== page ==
One of my girlfriends in high school had super-strict parents. Not only was she required to be home by the ungodly hour of 8 p.m. every night, she was allowed no boys in her life, and her dad even forbade her to smile and say “thank you” to the delivery guy. On the other hand, this girl recognized the value of restrictions. The more her parents tightened the screws, the closer she and her secret boyfriend became. The relationship lasted all through high school, while everyone else went through two-month cycles and whined about it.
A similar thing happens in “Under the Hawthorn Tree,” though on a much grander scale. Set in China’s Cultural Revolution era of the 1960s and ’70s, it’s a tale of first love and subsequent angst so high on melodrama you need a cleaver to slice through its thick, syrupy ambience. It’s all there: the restrictions, the tribulations and punishments that all serve to stoke the fire of love. Just getting a simple note into the hand of the loved one requires strategic maneuvering and a lot of legwork. This leads me to surmise that the advent of various social networks will bring about the official death of the secret-love relationship, but what the heck.
“Under the Hawthorn Tree” is directed by that master of weepy, cloying soapbox antics, Zhang Yimou (“The Road Home,” “Hero,” “Curse of the Golden Flower”). Once upon a time in the 1990s, Zhang’s name had been synonymous with rebellion, at least in terms of working in the (then) hugely restrictive Chinese cinema industry. He’s also renowned for launching the international careers of popular Chinese actresses Gong Li and Zhang Ziyi.
Now with over 20 films to his name (including the much-touted opening ceremony of the 2008 Beijing Olympics), Zhang’s intentions seem solidly fixed on entertainment, rather than enlightening or enhancing awareness. He’s especially adroit at drawing cute, willowy heroines who become fixated on some hunky but repressed and sensitive lad. The pair overcome many obstacles (family, destiny, the dictatorial policies of Chairman Mao) to fall in love, but rarely get to consummate their relationship. Eventually, they must part, and live out the rest of their lives fueled by memories. Bring three hankies, you’re sure to need them.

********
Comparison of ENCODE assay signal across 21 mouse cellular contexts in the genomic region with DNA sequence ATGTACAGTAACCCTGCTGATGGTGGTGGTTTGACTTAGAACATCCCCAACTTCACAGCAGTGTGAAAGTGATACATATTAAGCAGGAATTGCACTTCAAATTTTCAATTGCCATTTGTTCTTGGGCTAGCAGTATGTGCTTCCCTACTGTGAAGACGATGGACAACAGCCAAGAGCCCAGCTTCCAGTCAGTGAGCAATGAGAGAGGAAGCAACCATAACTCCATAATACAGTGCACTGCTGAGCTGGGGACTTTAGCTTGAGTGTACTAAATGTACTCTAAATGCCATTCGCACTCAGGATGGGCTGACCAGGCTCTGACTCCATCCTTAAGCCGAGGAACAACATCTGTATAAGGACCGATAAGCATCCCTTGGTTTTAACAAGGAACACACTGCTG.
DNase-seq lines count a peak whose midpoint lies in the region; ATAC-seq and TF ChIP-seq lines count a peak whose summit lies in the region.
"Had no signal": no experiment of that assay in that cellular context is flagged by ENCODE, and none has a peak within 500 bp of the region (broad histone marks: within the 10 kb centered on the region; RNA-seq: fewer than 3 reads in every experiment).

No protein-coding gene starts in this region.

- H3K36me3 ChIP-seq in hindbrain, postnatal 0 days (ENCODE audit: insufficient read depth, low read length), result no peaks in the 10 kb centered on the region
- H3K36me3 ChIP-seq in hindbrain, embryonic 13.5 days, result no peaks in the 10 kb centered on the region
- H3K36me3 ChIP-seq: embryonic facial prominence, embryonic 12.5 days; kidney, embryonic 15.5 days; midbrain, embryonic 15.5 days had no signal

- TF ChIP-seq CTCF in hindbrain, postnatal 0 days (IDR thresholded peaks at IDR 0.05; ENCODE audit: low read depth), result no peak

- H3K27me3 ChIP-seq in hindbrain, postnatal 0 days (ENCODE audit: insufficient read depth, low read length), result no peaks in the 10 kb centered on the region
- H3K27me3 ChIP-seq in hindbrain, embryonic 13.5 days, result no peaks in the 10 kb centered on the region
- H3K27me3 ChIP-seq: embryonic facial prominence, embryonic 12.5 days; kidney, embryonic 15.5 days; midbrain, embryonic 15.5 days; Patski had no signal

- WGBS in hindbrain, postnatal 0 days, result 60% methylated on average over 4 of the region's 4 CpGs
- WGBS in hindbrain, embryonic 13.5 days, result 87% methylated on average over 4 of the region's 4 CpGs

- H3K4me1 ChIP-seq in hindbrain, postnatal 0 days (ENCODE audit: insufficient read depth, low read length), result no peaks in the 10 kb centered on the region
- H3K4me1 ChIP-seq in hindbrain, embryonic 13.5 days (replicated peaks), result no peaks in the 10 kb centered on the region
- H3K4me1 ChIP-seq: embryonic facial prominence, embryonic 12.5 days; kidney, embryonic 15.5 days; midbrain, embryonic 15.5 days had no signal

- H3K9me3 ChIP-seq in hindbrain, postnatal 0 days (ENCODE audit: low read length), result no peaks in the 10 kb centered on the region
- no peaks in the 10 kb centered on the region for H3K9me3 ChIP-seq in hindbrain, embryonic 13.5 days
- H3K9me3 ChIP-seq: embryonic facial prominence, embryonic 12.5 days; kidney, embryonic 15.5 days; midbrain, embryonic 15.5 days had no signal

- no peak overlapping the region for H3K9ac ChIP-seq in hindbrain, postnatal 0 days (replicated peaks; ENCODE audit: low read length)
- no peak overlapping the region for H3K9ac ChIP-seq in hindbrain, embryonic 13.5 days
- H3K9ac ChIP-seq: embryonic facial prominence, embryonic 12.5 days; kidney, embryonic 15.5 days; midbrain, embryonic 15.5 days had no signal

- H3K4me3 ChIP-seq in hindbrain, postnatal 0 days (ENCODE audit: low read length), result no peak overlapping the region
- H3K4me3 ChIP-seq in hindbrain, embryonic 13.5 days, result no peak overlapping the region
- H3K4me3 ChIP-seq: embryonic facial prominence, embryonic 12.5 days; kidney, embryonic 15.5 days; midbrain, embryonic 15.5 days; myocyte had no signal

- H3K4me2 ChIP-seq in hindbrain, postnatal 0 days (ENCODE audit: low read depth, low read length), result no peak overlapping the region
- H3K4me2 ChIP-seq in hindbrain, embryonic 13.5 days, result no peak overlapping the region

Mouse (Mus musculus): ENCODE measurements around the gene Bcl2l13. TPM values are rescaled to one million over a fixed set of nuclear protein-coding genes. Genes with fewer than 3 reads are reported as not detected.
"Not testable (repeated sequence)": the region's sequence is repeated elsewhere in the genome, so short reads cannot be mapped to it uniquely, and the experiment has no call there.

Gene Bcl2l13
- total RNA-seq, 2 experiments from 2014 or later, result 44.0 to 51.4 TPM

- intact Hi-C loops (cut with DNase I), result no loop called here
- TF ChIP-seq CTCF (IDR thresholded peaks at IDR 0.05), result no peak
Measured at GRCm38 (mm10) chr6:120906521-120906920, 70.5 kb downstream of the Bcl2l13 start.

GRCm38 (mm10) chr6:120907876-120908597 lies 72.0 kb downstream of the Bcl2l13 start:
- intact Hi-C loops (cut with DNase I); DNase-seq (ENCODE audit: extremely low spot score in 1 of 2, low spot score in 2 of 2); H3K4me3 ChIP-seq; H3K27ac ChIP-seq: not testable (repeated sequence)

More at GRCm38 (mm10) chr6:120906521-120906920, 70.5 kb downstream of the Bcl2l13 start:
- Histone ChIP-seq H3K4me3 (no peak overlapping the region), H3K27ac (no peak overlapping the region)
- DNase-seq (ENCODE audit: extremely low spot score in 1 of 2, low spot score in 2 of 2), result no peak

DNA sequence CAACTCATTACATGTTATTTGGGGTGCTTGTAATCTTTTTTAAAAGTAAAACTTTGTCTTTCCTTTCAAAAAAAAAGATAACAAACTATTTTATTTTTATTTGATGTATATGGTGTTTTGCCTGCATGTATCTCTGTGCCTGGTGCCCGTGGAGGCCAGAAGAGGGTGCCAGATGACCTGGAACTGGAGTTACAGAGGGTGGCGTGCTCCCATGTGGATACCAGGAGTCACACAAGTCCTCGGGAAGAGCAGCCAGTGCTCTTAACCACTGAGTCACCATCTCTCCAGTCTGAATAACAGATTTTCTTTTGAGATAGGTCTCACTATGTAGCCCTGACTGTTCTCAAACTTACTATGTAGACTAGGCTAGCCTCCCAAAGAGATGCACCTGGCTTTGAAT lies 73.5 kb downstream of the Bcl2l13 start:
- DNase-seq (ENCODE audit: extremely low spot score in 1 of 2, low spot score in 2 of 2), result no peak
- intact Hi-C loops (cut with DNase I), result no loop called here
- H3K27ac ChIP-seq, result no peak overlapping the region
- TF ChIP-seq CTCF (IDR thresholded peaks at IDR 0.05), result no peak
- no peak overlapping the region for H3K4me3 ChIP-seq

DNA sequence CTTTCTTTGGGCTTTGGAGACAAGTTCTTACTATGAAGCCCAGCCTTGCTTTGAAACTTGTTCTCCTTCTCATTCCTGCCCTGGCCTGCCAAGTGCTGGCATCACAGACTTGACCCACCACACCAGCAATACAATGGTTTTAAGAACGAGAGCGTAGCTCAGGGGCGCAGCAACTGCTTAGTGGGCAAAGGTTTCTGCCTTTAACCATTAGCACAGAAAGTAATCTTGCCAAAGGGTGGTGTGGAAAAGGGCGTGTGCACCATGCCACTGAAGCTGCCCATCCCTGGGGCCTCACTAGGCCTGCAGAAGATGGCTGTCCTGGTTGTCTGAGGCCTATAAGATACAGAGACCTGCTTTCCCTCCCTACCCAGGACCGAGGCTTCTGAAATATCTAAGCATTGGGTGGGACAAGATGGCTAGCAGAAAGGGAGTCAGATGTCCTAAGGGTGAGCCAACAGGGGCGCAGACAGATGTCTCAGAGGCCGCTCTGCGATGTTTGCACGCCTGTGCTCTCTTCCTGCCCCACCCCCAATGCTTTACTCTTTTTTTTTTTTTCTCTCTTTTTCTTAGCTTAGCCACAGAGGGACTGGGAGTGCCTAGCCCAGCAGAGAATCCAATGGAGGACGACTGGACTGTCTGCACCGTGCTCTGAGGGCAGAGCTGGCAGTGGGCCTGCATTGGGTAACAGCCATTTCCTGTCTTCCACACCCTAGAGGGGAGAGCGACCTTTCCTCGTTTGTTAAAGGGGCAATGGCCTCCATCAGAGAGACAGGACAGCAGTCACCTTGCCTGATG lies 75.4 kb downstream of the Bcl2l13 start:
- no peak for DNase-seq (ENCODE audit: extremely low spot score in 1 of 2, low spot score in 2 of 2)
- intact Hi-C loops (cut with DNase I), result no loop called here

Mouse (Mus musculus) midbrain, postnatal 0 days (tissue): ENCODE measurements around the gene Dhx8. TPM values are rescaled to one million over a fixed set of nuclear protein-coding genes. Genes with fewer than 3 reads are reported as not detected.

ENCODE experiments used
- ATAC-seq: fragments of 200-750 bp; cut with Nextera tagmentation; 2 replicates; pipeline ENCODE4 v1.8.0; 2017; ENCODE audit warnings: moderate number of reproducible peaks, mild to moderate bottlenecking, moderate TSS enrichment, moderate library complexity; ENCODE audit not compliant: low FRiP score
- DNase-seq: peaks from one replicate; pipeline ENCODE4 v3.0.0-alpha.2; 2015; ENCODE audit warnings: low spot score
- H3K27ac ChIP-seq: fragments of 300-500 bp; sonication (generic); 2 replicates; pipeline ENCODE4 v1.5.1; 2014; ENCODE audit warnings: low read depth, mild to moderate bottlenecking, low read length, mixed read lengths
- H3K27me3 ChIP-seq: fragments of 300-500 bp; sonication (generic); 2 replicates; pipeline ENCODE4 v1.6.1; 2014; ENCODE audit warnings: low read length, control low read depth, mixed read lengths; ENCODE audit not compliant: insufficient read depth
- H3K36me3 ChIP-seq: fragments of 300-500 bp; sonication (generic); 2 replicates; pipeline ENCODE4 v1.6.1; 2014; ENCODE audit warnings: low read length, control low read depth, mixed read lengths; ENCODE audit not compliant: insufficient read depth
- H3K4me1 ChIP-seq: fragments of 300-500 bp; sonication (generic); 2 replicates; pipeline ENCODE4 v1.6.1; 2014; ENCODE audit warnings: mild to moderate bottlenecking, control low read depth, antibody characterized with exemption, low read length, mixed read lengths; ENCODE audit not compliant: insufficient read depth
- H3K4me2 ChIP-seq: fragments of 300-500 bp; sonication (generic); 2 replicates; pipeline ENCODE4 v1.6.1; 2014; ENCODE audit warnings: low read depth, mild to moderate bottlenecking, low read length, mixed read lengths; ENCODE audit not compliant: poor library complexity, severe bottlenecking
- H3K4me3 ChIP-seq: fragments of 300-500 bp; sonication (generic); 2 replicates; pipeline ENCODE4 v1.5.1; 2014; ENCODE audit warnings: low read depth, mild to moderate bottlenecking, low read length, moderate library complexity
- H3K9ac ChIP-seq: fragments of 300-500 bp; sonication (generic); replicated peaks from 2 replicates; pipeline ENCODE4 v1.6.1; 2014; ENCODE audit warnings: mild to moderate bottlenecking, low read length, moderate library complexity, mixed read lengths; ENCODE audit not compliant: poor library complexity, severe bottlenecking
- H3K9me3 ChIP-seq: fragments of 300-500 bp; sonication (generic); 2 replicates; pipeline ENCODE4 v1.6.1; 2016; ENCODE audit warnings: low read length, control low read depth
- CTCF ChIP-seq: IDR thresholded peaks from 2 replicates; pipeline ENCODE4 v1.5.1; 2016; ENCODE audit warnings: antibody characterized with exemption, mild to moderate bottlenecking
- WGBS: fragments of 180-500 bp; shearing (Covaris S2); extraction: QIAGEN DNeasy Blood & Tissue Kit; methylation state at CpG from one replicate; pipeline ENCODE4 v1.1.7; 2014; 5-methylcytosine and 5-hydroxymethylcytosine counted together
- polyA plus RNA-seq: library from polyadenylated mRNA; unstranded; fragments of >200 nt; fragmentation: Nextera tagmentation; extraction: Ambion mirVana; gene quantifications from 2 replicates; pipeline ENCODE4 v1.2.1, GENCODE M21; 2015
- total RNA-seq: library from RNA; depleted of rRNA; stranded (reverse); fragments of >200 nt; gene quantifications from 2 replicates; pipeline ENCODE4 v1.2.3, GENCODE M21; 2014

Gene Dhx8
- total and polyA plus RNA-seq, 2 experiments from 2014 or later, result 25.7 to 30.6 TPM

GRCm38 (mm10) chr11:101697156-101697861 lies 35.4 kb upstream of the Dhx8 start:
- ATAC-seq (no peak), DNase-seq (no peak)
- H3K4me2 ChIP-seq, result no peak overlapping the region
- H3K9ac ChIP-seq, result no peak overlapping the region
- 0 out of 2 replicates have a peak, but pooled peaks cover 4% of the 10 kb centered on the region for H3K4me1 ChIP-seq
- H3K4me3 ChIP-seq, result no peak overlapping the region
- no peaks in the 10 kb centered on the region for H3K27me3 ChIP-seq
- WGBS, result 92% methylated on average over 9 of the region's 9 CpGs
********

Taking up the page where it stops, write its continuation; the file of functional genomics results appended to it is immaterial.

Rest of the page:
“Under the Hawthorn Tree” embraces the formula, and while it lacks Zhang’s (earlier) hallmark traits such as defiance, slow-burning humor and stinging irony, his masterfully construed visuals enthrall the senses while our tear ducts are fiendishly manipulated. It’s useless to try to resist — the screening room when I saw the film was full of sniffles from the most case-hardened critics in Tokyo.
In the United States, some industry experts have written that Zhang stopped “being Chinese” (at least in his approach to filmmaking) long ago to become a big Hollywood studio director, despite the fact that he has almost always worked exclusively in China. And just as Zhang has made the shift from the bad boy of Chinese cinema to solid tearjerker, so has the Chinese government relaxed regulations on its domestic film industry. Critical depictions of the Cultural Revolution had been an especially touchy issue; now the era has become an infallible dramatic ploy, and in “Under the Hawthorn Tree,” this is deployed to maximum advantage. Adversity comes without relent, and the lovers love all the more because of it.
The film also comes with the additional bonus of getting to see Zhang’s latest find, Zhou Dongyu, as Jing — as graceful and ephemeral as calligraphy. Jing spends the entire film with her hair in braids and wearing the obligatory laborer garb of the period (which only enhances her loveliness). Her intellectual elite parents have lost their jobs and social status, courtesy of Mao’s policies, and the family pin their hopes on Jing as the new breadwinner.
And then Sun (Shawn Dou) steps into her work-centric life and her dismal world blooms with color. The two can only meet briefly and intermittently, plotting time away from the disapproving scrutiny of their families and society at large. Romantic affairs were banned during the revolution, and a young couple found chatting by a rice paddy might get their names on a political blacklist. Jing and Sun experience soaring heights of happiness in each other’s company, only to suffer later under the banner of the Red Flag. The whole thing comes at you like a megahit of cholesterol. One thing’s for sure, Zhang ensures you get your money’s worth, and in double doses.